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Review: Dennett


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Daniel C. Dennett's book, Darwin's Dangerous Idea, is a striking tour de force which synthesizes a great deal of past and current research in order to support the following thesis: All of life's complexity can be attributed, directly or indirectly, to the blind, algorithmic process of evolution via random mutation and natural selection. This idea, according to Dennett, is as dangerous as its critics suspect. It provides a hypothesis which, taken to its extreme, shows that the great miracles of life - including the human brain, the diversity of species, and nature's balance in the biosphere - can be shown to have evolved without any guiding intelligence of any kind.

This is strong stuff.

Dennett, a philosopher of science, writes as an analytical philosopher should - as an interpreter of the results of discoveries across various disciplines in a manner which provides novel insight. On the way, Dennett makes use of illuminating thought experiments, and explains the nuances of the "new Darwinian synthesis", pulling the reader away from many common fallacies:
  • He explodes the myth of the "great chain of being", noting that evolution only responds to selection pressure, and is not necessarily moving in a particular direction, good or bad.
  • He notes that a Darwinian "adaptationist" perspective does not imply Social Darwinism, eugenics or what he deems "greedy reductionism".
  • He explains the logical flaws of "group selection".
  • He emphasizes that evolution is a short-term algorithm; adaptations must have short-term benefits to survive. A corollary of this point is that original uses of adaptations may have no correspondence with their ultimate uses, as circumstances and organisms change over time.
Dennett's most provocative point is the idea that evolution is a substrate-neutral algorithm whose operation is not limited to the genome. He attempts to show how the original building blocks of life - enzymes and proteins - were the result of Darwinian processes. He speculates (and this is not science, as far as I can tell) that such mechanistic processes may have even resulted in the physical laws of our universe, which are finely tuned to allow complex matter and, thus, life. Further, he extends the process to the ideas, institutions and cultural artifacts which surround us (borrowing Richard Dawkins' word "meme").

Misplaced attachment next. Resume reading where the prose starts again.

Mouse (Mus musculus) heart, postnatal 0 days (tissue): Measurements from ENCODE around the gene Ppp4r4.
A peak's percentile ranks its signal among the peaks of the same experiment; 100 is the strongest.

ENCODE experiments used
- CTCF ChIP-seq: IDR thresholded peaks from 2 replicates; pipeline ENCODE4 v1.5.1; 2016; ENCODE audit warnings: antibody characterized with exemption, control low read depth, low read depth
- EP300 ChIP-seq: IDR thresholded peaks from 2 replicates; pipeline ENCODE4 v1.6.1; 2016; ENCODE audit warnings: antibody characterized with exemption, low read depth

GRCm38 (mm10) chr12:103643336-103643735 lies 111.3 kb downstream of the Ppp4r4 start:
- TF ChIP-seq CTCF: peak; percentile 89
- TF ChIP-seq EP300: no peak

This last point is important, in that he asserts what makes us human, and what makes us distinct from other species, is that we are not merely our own cells and the cells of the various bacteria which live inside or on us. Due to our ability to communicate through language, we are also, in a very important and real sense, made up of the memes which infest our minds. In fact, due to memes such as compulsory education, writing, modern farming techniques and the scientific method, the average person today is, in practical terms, far more intelligent than Pythagoras or Aristotle. In fact, because the changes of culture and technology have allowed us to evolve at such a rapid rate, I differ far more from my great-grandfather than he differed from Plato. (Obviously, Dennett is not saying that culture or science evolve randomly. Rather, he notes that these artifacts are themselves products of a brain that itself evolved from Darwinian processes. Hence, my "direct or indirect" loophole above.)

As I noted earlier, this is hot stuff. Politically-charged and philosophically controversial, the current dialogue regarding Darwin is impassioned precisely because so much of our world view is at stake. Dennett is an unapologetic materialist, atheist, Darwinian adaptationist who takes on opponents with the rigour of a good analytical philosopher. The challenge of this undertaking is enormous because of both the nuance and the sheer scope of these issues which have confounded so many specialists.

This is a tough book to read. It is replete with thought experiments, technical details and jargon that inevitably results from precise philosophy. It helps to have taken a course or two in analytical (that is, non-Continental) philosophy at the undergraduate level. Because I have forgotten most of that stuff, I found myself constantly referring to Wikipedia and to the Stanford Encyclopedia of Philosophy. The sheer density of Dennett's ideas and precision of his prose result in a book which is not the most accessible to the lay reader. However, for those who are willing to expend some effort in trying to penetrate the philosophy and science behind Darwin's hypothesis, this is an excellent starting point.


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